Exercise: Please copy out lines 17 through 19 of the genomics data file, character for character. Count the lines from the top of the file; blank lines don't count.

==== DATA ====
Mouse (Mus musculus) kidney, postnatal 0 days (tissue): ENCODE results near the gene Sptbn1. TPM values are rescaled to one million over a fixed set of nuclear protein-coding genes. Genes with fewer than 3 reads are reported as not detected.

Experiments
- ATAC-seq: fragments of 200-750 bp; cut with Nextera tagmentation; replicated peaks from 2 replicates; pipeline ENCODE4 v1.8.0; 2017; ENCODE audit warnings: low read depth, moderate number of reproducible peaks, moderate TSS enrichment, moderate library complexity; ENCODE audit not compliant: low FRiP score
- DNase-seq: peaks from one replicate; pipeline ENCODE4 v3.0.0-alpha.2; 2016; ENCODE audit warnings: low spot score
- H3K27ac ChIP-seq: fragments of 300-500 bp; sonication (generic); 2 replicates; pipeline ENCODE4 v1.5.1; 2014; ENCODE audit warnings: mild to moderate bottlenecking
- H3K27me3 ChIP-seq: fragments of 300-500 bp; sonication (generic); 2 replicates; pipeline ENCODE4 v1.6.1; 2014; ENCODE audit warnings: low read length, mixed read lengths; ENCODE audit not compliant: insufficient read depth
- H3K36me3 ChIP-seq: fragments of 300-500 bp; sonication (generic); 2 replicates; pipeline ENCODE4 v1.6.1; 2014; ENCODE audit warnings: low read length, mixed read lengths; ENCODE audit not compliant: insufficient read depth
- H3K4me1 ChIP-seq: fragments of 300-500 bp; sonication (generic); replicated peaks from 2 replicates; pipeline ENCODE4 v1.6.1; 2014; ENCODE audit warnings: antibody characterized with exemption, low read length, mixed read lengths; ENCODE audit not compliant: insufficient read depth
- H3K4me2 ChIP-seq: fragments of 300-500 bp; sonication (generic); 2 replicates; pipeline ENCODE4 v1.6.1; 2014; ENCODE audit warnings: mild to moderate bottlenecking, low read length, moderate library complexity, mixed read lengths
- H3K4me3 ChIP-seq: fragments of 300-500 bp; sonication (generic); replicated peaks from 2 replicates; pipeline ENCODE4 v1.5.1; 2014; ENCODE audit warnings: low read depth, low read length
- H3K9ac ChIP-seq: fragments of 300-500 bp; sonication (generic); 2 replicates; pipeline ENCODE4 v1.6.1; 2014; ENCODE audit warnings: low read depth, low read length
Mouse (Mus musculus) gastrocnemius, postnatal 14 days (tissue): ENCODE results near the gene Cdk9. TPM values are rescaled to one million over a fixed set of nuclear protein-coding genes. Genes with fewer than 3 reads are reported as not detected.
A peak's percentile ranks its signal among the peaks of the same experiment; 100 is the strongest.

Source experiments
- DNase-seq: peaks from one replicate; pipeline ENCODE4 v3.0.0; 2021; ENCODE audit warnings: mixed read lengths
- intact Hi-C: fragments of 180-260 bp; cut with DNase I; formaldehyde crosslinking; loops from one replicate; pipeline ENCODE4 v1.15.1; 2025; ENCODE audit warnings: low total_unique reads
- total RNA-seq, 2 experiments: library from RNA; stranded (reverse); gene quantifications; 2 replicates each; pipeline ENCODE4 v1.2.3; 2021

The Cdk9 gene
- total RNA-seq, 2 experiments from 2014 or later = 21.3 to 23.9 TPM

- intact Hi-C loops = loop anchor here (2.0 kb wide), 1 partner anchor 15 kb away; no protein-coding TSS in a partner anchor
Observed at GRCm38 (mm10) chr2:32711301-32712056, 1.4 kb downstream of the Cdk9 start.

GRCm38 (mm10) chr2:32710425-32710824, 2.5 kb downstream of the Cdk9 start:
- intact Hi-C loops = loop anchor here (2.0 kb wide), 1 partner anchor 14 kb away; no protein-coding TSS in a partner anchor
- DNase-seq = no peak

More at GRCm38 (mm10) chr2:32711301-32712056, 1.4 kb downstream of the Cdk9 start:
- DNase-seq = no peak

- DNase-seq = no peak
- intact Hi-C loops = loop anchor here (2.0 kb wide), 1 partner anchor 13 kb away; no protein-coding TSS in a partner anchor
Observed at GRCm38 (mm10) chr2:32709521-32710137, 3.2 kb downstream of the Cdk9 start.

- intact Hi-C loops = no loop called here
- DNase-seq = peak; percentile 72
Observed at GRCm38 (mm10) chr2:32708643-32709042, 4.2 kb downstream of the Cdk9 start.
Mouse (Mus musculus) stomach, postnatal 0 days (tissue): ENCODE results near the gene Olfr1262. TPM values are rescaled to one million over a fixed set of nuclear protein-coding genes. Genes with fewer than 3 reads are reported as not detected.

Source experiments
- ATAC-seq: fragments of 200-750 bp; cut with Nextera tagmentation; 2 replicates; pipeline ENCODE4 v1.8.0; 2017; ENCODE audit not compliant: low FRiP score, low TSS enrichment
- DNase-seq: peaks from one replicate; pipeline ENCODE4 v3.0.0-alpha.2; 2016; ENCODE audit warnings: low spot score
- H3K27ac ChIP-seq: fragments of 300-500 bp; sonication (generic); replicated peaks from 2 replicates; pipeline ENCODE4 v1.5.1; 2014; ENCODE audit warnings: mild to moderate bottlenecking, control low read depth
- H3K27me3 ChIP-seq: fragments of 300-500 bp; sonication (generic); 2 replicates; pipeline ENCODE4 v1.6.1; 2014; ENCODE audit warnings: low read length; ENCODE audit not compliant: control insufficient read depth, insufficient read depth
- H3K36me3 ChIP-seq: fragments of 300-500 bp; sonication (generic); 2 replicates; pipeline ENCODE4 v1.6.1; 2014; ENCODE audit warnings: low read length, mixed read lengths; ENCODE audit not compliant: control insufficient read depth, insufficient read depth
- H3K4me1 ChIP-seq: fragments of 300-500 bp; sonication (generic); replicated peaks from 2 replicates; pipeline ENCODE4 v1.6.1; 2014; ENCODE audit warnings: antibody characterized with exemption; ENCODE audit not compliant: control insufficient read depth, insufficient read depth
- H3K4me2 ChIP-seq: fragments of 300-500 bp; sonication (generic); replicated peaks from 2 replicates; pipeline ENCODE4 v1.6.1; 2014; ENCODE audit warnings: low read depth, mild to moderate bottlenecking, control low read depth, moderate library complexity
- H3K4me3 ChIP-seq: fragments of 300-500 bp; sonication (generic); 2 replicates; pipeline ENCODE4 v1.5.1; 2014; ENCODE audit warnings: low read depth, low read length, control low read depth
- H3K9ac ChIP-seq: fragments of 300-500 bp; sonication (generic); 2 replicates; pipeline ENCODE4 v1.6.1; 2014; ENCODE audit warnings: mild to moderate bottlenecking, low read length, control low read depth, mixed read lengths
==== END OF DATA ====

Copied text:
- total RNA-seq, 2 experiments: library from RNA; stranded (reverse); gene quantifications; 2 replicates each; pipeline ENCODE4 v1.2.3; 2021

The Cdk9 gene
- total RNA-seq, 2 experiments from 2014 or later = 21.3 to 23.9 TPM